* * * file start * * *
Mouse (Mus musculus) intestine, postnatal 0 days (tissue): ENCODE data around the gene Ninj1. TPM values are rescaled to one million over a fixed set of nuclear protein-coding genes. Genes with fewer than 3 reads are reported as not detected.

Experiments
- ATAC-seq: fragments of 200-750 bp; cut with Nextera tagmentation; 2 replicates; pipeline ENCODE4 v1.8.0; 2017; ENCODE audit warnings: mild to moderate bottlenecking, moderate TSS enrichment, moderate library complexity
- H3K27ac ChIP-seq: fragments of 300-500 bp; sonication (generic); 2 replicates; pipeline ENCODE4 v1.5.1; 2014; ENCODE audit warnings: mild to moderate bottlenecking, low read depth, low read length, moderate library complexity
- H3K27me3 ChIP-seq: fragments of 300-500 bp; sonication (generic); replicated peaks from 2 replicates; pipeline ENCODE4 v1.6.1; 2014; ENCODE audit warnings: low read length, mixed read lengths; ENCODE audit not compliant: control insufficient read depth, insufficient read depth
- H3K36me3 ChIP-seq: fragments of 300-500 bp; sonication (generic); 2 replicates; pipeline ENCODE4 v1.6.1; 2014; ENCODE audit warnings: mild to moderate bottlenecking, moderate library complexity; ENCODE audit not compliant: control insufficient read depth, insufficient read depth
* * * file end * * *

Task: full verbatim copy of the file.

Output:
Mouse (Mus musculus) intestine, postnatal 0 days (tissue): ENCODE data around the gene Ninj1. TPM values are rescaled to one million over a fixed set of nuclear protein-coding genes. Genes with fewer than 3 reads are reported as not detected.

Experiments
- ATAC-seq: fragments of 200-750 bp; cut with Nextera tagmentation; 2 replicates; pipeline ENCODE4 v1.8.0; 2017; ENCODE audit warnings: mild to moderate bottlenecking, moderate TSS enrichment, moderate library complexity
- H3K27ac ChIP-seq: fragments of 300-500 bp; sonication (generic); 2 replicates; pipeline ENCODE4 v1.5.1; 2014; ENCODE audit warnings: mild to moderate bottlenecking, low read depth, low read length, moderate library complexity
- H3K27me3 ChIP-seq: fragments of 300-500 bp; sonication (generic); replicated peaks from 2 replicates; pipeline ENCODE4 v1.6.1; 2014; ENCODE audit warnings: low read length, mixed read lengths; ENCODE audit not compliant: control insufficient read depth, insufficient read depth
- H3K36me3 ChIP-seq: fragments of 300-500 bp; sonication (generic); 2 replicates; pipeline ENCODE4 v1.6.1; 2014; ENCODE audit warnings: mild to moderate bottlenecking, moderate library complexity; ENCODE audit not compliant: control insufficient read depth, insufficient read depth